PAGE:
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GOSUB

Keyword Abbreviation Token (hex) Version(s) Classification
GOSUB GO{Shift+S} 8D 1.0 to 7.0 Command and Statement

 
Syntax  
[ ON selector ] GOSUB lineNumber [ , lineNumber ] ...
  
Parameters Type Legal Value(s) Default Value Note(s)
selector Unsigned Byte 0 ~ 255 1
lineNumber Unsigned Integer 0 ~ 63999 If choosen, it must exist.  Must be a literal number.
 
 
 
Purpose  
Program flow control; call a subroutine.

 
 
Remarks  
GOSUB does two thing in the following order:
  1. It saves the location of the next BASIC statement (the one following GOSUB) on an internal stack.
  2. It "jumps" to the first statement on the selected program line (in other words, it performs GOTO lineNumber).
A set of statements begininng at the lineNumber is called a subroutine.  The subroutine should conclude with RETURN, which will recover the location of the next statement that was saved on the stack by GOSUB.  Failure to do this will eventually result in OUT OF MEMORY ERROR (a.k.a., a memory leak).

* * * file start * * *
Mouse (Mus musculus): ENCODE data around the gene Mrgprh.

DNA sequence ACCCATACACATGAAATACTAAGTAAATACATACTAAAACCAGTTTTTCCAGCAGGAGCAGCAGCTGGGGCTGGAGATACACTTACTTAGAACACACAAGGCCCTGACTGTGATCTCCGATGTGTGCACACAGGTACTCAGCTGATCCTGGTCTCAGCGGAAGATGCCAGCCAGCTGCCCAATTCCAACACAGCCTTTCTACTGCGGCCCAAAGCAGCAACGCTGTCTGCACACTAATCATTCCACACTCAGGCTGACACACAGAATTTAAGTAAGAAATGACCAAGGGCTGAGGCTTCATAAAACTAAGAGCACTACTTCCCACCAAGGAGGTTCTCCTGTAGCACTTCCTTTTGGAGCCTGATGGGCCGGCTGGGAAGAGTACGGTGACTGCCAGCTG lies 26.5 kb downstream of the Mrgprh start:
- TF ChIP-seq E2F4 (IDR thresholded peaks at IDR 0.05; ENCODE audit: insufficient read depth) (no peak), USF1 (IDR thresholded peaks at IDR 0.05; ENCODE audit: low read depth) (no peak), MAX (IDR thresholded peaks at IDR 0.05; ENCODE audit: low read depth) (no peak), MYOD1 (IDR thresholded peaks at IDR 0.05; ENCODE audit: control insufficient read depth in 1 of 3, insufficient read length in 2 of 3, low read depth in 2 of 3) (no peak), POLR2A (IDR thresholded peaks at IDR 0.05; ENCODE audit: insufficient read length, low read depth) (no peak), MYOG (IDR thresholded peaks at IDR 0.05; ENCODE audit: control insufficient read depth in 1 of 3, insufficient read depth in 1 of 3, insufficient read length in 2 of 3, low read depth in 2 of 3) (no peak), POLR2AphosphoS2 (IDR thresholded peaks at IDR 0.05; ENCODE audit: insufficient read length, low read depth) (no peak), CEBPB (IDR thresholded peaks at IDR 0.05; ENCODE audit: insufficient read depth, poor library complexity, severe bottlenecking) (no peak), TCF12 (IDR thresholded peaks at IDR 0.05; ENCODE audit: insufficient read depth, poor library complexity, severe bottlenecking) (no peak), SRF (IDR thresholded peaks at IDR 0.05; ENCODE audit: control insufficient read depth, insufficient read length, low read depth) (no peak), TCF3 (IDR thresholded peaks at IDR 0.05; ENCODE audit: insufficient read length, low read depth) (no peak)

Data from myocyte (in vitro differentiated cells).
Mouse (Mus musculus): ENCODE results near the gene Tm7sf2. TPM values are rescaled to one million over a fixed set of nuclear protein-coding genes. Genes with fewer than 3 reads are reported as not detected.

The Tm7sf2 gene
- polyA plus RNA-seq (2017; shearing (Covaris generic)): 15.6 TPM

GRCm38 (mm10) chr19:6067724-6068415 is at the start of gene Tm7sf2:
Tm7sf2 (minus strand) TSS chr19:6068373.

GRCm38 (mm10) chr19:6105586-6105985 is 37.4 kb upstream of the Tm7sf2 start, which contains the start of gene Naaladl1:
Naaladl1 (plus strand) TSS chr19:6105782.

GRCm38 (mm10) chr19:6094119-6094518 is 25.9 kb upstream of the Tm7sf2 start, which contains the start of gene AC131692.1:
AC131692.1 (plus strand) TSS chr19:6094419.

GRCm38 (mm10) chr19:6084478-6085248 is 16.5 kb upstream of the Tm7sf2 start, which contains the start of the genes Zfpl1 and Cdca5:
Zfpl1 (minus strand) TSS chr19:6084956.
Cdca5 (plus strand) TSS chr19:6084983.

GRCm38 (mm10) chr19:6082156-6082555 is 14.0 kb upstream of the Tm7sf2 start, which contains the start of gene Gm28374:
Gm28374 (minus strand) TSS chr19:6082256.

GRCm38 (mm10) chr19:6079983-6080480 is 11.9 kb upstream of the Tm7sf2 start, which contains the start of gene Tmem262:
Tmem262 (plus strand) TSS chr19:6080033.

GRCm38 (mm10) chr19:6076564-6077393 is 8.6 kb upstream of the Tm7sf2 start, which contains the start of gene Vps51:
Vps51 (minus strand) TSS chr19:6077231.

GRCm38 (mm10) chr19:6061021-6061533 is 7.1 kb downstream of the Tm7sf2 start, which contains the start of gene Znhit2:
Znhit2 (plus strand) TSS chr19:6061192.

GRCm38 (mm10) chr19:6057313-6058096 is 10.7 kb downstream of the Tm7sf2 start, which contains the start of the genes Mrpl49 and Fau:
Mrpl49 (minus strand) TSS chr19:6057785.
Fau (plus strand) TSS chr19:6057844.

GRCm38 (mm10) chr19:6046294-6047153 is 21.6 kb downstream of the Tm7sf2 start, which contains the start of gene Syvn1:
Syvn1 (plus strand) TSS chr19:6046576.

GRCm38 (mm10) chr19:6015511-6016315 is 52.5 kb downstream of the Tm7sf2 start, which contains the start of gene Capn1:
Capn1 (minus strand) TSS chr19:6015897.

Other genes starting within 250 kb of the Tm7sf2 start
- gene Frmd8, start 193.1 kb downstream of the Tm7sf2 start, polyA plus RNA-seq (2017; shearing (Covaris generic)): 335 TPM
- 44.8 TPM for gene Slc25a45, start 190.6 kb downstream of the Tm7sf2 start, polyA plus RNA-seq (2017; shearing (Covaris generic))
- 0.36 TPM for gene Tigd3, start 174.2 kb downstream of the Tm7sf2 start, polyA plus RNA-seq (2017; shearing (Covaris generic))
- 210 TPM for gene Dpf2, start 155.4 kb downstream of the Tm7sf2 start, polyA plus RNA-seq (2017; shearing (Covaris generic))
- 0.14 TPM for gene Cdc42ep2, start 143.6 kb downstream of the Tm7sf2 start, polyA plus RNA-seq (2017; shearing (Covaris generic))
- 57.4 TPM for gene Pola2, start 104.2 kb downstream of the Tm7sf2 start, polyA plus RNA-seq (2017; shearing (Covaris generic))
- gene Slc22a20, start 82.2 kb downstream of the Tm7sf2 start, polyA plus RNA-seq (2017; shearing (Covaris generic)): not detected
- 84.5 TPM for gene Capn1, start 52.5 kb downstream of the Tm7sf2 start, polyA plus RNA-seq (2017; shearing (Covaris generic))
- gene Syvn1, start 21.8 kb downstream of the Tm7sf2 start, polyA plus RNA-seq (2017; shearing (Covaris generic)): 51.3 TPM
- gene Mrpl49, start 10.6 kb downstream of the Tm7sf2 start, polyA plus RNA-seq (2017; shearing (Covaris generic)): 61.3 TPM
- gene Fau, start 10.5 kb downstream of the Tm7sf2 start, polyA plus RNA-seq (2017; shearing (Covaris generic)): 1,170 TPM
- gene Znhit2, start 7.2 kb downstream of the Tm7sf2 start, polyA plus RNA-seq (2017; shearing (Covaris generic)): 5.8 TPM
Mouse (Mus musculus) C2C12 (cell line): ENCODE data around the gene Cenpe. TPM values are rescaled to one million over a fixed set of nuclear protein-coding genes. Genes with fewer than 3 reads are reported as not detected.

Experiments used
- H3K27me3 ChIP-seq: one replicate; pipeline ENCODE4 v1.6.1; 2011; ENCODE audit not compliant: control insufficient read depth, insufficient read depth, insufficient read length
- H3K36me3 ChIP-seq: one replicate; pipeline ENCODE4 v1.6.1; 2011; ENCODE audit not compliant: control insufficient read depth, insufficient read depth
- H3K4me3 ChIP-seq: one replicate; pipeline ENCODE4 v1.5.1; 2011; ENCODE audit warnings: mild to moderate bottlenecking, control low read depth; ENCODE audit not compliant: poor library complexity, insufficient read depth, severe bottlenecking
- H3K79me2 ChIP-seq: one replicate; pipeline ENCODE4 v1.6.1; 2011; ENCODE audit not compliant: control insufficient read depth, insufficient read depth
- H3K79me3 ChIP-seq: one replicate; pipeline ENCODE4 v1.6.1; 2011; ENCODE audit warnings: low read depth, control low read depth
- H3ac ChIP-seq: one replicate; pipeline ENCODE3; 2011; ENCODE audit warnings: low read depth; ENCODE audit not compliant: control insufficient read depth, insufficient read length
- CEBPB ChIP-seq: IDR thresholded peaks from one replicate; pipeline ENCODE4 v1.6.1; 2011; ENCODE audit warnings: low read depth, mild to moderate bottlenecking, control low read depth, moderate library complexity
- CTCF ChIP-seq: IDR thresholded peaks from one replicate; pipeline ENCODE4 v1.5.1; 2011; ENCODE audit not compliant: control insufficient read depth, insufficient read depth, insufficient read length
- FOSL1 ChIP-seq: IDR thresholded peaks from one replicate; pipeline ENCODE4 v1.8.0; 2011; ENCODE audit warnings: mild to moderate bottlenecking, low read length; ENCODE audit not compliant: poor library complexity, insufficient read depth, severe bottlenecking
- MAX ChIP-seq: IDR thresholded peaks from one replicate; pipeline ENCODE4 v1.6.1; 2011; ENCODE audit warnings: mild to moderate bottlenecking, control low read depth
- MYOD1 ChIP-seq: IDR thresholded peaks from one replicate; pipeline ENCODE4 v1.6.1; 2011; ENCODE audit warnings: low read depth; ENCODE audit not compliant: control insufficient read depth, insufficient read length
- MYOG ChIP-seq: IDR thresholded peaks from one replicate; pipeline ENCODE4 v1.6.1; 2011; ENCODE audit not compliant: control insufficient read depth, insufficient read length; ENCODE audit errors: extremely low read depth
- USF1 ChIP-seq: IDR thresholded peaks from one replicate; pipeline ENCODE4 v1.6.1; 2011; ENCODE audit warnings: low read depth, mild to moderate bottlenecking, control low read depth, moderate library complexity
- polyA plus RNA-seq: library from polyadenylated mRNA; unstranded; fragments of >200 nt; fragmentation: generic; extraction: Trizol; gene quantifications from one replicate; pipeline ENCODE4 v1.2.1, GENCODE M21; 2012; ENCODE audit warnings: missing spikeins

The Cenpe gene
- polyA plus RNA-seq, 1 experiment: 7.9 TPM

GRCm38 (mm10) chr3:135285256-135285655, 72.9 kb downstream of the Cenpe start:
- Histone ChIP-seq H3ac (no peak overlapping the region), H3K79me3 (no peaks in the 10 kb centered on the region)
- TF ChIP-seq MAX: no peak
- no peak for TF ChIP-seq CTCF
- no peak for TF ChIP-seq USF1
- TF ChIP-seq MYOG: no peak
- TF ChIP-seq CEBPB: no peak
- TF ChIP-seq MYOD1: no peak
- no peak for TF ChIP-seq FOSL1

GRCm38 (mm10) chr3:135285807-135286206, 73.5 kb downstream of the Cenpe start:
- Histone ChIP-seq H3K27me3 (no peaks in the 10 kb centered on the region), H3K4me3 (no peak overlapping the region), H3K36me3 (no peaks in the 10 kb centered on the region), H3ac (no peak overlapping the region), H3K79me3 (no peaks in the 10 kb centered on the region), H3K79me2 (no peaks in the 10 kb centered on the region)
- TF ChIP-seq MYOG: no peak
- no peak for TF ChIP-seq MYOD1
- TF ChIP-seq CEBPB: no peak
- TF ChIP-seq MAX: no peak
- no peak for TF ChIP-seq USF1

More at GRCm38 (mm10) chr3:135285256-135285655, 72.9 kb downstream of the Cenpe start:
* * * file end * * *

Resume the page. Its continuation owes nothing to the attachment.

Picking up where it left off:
GOSUB is normally used to perform a set of statements (the subroutine) multiple times.  Unlike FOR/NEXT and DO/LOOP, which perform their statements repeatedly at a certain point in the program (and often never again), GOSUB executes the statements just once when used, but is generally used multiple times at various points in the program.  So FOR/NEXT and DO/LOOP are like sequential access (or bulk repetition) while GOSUB is like random access (or single repetition).  All three techiniques are usefull to reduce the program size (may also increase speed) and also make maintaining the software easier (duplicating code is error prone).
 
One subroutine may use GOSUB to call another subroutine.  This is known as nesting.  The depth of nesting is machine-dependant, but all CBM BASICs use 5 bytes of stack space (in theory) for each GOSUB level.  Although it is possible, care must be taken when a subroutine calls itself.  This is known as recursion.  Some sort of "flag" must be used to prevent infinite recursion.  An OUT OF MEMORY ERROR will occur if the stack space is exhausted.
 
In BASIC versions 3.5 and 7.0, a software stack holds the 5 bytes saved by GOSUB.  Other versions use the CPU stack.  In all versions, two (more) bytes are added to the CPU stack because BASIC (for some reason silly reason) performs JSR GOTO instead of JMP GOTO (thats just some assembly language, you don't need to understand it).
 
Although the main (trailing) argument to GOSUB, the lineNumber, is simply a number, CBM BASIC does not allow the number to be contained in a variable or calculated from an expression (it must be a literal value).  Why, why, why?  It seems to make a RENUMBER routine more complex, but the original version(s) of CBM BASIC did not have RENUMBER so the answer must be something else...  You might need to ask Bill Gates!